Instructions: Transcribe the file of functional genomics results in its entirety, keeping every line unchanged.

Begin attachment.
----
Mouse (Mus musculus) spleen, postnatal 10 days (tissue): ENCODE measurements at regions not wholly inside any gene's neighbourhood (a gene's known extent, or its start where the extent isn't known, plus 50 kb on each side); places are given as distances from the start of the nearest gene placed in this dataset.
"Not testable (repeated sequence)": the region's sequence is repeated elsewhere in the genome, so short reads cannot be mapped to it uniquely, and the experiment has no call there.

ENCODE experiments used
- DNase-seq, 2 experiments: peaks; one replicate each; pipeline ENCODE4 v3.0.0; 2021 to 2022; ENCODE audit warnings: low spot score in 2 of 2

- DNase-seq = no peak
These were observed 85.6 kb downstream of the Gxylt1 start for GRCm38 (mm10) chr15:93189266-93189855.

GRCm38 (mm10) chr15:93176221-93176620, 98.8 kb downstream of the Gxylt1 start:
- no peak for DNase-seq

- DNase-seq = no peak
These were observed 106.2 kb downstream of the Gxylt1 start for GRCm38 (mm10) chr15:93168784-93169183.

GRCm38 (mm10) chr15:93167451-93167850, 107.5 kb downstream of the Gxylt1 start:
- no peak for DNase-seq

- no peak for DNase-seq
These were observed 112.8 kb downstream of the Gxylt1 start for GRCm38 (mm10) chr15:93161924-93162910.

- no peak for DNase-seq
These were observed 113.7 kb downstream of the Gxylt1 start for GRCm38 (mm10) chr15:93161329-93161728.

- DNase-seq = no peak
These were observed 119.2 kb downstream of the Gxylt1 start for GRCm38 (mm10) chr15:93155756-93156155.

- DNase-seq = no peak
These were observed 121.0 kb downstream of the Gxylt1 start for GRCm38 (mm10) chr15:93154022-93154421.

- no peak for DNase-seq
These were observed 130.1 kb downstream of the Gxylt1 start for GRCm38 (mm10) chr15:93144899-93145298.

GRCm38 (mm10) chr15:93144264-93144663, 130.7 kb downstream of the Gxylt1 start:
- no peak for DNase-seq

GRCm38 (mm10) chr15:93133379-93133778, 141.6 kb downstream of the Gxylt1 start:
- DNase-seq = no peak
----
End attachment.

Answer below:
Mouse (Mus musculus) spleen, postnatal 10 days (tissue): ENCODE measurements at regions not wholly inside any gene's neighbourhood (a gene's known extent, or its start where the extent isn't known, plus 50 kb on each side); places are given as distances from the start of the nearest gene placed in this dataset.
"Not testable (repeated sequence)": the region's sequence is repeated elsewhere in the genome, so short reads cannot be mapped to it uniquely, and the experiment has no call there.

ENCODE experiments used
- DNase-seq, 2 experiments: peaks; one replicate each; pipeline ENCODE4 v3.0.0; 2021 to 2022; ENCODE audit warnings: low spot score in 2 of 2

- DNase-seq = no peak
These were observed 85.6 kb downstream of the Gxylt1 start for GRCm38 (mm10) chr15:93189266-93189855.

GRCm38 (mm10) chr15:93176221-93176620, 98.8 kb downstream of the Gxylt1 start:
- no peak for DNase-seq

- DNase-seq = no peak
These were observed 106.2 kb downstream of the Gxylt1 start for GRCm38 (mm10) chr15:93168784-93169183.

GRCm38 (mm10) chr15:93167451-93167850, 107.5 kb downstream of the Gxylt1 start:
- no peak for DNase-seq

- no peak for DNase-seq
These were observed 112.8 kb downstream of the Gxylt1 start for GRCm38 (mm10) chr15:93161924-93162910.

- no peak for DNase-seq
These were observed 113.7 kb downstream of the Gxylt1 start for GRCm38 (mm10) chr15:93161329-93161728.

- DNase-seq = no peak
These were observed 119.2 kb downstream of the Gxylt1 start for GRCm38 (mm10) chr15:93155756-93156155.

- DNase-seq = no peak
These were observed 121.0 kb downstream of the Gxylt1 start for GRCm38 (mm10) chr15:93154022-93154421.

- no peak for DNase-seq
These were observed 130.1 kb downstream of the Gxylt1 start for GRCm38 (mm10) chr15:93144899-93145298.

GRCm38 (mm10) chr15:93144264-93144663, 130.7 kb downstream of the Gxylt1 start:
- no peak for DNase-seq

GRCm38 (mm10) chr15:93133379-93133778, 141.6 kb downstream of the Gxylt1 start:
- DNase-seq = no peak